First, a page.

Subtemporal decompressions for shunt-dependent ventricles: Mechanism of action

Martin Linder, Jan Diehl, Frederick H. Sklar

Research output: Contribution to journalArticle

17 Citations (Scopus)

Abstract

The literature suggests that subtemporal decompression is an effective treatment for the syndrome of shunt-dependent ventricles because it allows the ventricle to enlarge around the shunt catheter tip. Pre- and post craniectomy ventricular areas were measured from computed tomography scans with a computer digitizing technique in three patients with this syndrome who had undergone four surgical procedures. All patients improved symptomatically following craniectomy. A significant decrease in total ventricular area was noted in all instances. The results suggest that subtemporal craniectomy causes the ventricles to become smaller, not larger. Other possible explanations for the effectiveness of the procedure are discussed.

Original languageEnglish (US)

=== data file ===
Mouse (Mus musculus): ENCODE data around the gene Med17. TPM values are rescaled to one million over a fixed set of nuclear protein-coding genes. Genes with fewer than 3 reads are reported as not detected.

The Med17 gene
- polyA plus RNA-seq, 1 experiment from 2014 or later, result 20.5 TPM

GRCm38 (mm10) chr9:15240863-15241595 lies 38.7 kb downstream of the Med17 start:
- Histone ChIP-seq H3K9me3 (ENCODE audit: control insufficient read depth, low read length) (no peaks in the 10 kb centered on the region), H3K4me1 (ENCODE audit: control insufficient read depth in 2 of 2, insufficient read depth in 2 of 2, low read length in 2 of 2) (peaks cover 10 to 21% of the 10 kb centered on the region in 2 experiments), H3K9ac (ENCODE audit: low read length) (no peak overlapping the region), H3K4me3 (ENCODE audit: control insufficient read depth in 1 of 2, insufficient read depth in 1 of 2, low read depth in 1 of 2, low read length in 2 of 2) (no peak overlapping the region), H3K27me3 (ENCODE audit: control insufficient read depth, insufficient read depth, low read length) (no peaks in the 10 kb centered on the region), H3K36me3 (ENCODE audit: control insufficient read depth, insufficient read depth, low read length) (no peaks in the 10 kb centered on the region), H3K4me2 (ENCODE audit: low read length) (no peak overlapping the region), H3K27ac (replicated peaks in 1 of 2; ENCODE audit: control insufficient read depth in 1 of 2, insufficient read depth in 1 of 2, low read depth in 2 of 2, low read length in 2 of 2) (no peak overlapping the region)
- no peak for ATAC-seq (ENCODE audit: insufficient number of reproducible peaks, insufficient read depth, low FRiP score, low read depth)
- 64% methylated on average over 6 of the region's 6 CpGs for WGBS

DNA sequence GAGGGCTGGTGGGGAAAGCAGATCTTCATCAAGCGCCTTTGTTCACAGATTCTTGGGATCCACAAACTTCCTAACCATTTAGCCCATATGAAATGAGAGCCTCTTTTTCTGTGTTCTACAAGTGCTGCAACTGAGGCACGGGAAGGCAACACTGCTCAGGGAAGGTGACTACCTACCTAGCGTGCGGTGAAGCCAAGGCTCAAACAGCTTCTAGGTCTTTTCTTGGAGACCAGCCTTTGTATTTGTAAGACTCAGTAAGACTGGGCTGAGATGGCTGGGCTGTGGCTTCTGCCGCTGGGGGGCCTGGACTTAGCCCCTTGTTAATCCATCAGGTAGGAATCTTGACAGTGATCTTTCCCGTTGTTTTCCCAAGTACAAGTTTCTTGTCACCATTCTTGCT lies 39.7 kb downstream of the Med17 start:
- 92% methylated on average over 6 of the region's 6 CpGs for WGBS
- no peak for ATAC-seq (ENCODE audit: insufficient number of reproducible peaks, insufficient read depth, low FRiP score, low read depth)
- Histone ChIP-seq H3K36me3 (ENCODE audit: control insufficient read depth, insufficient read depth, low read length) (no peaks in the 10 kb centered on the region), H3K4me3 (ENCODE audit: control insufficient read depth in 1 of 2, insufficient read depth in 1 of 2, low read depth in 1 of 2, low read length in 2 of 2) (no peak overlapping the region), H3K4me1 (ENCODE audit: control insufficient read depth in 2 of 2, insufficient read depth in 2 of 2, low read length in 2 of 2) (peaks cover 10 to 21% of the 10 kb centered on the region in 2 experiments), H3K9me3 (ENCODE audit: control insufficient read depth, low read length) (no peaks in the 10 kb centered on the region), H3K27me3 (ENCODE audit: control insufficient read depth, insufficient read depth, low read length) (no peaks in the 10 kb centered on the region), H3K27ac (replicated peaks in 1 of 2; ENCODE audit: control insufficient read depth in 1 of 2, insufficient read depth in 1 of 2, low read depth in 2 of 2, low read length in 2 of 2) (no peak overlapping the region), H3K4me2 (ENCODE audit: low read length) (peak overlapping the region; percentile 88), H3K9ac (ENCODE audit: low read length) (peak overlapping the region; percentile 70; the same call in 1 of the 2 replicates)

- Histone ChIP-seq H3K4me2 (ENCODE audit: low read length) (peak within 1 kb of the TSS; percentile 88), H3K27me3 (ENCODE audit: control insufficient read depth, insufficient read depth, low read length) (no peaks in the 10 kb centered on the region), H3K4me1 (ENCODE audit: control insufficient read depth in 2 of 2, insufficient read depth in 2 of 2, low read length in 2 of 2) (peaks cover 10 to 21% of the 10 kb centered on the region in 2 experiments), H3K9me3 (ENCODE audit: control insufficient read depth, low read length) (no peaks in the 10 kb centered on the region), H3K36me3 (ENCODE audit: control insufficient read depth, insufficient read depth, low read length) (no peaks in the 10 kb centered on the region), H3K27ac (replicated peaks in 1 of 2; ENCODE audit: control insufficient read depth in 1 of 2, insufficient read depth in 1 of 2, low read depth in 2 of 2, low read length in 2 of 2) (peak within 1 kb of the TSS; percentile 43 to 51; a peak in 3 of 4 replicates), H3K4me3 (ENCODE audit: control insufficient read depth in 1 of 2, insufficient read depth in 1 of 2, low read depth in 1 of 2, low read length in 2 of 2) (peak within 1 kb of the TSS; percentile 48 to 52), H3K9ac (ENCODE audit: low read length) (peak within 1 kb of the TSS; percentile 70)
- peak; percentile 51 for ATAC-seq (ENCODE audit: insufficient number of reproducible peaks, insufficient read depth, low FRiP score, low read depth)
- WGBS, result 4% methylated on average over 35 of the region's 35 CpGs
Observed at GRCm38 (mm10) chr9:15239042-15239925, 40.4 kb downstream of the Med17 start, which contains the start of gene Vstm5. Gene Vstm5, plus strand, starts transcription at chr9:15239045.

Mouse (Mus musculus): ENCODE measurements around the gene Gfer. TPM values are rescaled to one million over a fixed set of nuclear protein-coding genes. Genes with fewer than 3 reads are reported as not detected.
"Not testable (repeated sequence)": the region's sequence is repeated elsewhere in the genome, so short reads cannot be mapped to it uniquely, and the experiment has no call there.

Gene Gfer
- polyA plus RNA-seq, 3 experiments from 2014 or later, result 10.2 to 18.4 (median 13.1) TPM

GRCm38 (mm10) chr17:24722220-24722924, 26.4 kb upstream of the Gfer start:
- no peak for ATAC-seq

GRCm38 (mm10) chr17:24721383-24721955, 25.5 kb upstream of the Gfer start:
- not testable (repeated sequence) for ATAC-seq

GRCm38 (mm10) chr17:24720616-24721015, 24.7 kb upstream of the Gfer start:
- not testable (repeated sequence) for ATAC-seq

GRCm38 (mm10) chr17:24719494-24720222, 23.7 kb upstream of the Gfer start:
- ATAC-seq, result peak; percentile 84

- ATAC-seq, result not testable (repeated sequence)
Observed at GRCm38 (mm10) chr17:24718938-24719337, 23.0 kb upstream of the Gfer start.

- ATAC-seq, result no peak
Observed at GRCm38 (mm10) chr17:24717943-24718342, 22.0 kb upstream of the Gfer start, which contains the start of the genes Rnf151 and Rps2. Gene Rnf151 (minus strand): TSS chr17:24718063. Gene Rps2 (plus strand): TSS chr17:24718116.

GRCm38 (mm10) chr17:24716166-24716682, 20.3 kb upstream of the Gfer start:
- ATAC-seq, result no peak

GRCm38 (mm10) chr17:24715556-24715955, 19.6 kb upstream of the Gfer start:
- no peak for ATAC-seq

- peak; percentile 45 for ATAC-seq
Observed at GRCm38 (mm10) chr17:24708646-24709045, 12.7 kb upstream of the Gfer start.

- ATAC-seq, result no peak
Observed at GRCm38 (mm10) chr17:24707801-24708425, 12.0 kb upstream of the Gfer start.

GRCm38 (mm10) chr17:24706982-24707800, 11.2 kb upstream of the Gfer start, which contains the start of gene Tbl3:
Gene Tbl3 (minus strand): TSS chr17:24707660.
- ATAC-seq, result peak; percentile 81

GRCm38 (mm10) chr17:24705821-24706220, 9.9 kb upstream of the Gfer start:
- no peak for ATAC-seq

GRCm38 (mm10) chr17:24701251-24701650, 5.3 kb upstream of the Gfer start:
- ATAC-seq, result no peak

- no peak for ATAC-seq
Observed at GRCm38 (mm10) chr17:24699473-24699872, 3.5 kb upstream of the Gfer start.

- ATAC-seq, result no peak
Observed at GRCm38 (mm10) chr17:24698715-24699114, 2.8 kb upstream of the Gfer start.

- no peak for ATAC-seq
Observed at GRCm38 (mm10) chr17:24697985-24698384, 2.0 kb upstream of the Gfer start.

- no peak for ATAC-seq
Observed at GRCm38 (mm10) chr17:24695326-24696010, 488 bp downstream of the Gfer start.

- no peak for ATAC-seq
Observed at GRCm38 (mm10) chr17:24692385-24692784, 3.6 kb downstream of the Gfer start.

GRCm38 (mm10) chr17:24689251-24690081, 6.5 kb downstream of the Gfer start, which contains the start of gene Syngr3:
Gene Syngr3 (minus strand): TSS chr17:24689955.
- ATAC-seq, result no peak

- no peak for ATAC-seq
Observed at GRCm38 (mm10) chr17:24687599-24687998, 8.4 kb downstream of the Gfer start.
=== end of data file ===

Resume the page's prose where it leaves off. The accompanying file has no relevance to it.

Pages (from-to)520-523
Number of pages4
JournalSurgical Neurology
Volume19
Issue number6
DOIs
StatePublished - 1983

Fingerprint

Decompression
Catheters
Tomography
Therapeutics

Keywords

  • Brain elasticity
  • Cerebrospinal fluid shunts
  • Hydrocephalus
  • Pressure-volume relationship
  • Pulse pressure
  • Shuntdependent ventricles

ASJC Scopus subject areas

  • Clinical Neurology
  • Surgery

Cite this

Subtemporal decompressions for shunt-dependent ventricles : Mechanism of action. / Linder, Martin; Diehl, Jan; Sklar, Frederick H.

In: Surgical Neurology, Vol. 19, No. 6, 1983, p. 520-523.

Research output: Contribution to journalArticle

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